Accurate estimates during the planning process decrease the likelihood of cost overruns, ultimately saving both time and money down the line. With RSMeans data being the ultimate tool in achieving that accurate estimate, we want you to experience our product at its maximum potential.
In this week’s tip series, we explore best practices and important details to take into consideration when estimating your next plumbing project.
To begin, most pipe is initially priced as straight pipe with a joint (coupling, weld, etc.) every 10’ and a hanger typically every 10’. Hanger spacing comes with exceptions, including cast iron pipe (5’) and plastic pipe (3 per 10’). Several lines listing sizes and the amount to be subtracted to delete couplings and hangers follows each type of pipe – this is included for pipe that is to be buried or supported together on trapeze hangers. Couplings are deleted because these runs are usually long and often longer lengths of pipe are often used. In deleting the couplings, it is expected the estimator will look up and add back the correct reduced number of couplings.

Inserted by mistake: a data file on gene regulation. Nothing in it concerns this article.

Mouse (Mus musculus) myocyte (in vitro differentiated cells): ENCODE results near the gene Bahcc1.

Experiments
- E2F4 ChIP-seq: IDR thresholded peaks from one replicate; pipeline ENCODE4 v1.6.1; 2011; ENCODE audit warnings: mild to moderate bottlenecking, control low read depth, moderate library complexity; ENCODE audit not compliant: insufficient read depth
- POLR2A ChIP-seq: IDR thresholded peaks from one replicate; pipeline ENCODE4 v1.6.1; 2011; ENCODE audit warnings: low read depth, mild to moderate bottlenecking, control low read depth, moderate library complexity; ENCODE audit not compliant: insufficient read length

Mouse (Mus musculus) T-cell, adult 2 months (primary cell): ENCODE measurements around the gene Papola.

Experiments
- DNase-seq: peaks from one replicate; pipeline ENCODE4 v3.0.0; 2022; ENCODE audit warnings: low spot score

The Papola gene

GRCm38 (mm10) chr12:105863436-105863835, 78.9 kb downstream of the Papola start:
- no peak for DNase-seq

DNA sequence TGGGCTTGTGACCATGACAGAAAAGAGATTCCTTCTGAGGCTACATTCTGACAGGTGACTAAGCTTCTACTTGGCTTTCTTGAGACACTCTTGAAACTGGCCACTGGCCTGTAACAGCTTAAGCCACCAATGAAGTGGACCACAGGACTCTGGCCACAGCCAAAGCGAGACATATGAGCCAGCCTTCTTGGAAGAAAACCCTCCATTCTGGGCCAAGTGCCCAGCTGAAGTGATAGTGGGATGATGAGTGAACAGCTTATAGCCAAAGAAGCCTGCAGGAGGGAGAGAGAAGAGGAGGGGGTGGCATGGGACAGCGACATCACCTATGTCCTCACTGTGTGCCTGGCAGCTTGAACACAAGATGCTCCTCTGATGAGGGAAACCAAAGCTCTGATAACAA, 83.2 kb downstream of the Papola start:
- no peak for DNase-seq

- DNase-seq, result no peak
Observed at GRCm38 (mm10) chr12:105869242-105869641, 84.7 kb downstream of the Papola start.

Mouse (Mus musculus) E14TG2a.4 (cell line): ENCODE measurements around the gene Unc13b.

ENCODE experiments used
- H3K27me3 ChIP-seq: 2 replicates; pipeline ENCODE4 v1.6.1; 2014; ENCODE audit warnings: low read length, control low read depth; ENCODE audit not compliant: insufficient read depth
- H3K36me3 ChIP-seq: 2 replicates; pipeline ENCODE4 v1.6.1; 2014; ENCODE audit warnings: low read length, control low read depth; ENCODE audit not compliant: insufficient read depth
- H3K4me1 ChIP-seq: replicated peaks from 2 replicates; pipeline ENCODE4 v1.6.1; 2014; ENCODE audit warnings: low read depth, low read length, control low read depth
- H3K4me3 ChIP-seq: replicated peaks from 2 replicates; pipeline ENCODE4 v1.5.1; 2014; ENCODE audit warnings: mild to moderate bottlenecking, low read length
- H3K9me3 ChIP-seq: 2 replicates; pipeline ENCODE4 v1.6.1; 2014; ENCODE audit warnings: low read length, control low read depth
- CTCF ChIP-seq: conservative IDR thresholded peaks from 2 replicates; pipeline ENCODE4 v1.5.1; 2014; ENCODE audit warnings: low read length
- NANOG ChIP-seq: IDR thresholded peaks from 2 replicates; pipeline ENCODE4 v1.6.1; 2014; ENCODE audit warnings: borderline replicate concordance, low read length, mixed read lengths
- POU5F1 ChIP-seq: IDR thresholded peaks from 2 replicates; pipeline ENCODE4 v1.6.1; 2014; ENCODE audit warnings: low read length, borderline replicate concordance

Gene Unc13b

While preparing an estimate, approximating the fittings may be necessary. Fittings usually run between 25% and 50% of the cost of the pipe – the lower percentage is for simpler runs and the higher number is for complex areas (e.g. mechanical rooms).
During historic restoration projects, the systems must be as invisible as possible, and pathways must be sought for pipes, conduit and ductwork. Labor costs may be more difficult to determine when delivery systems must be concealed as opposed to when they are performed in accessible spaces such as basements and attics.
Plumbing fixture costs generally require two lines: the fixture itself and its “rough-in, supply and waste. And remember, gas- and oil-fired units require venting.
For more information on how to best use RSMeans data, RSMeans seminars and trainings are a great resource. See a full listing of seminars and find one in a location near you.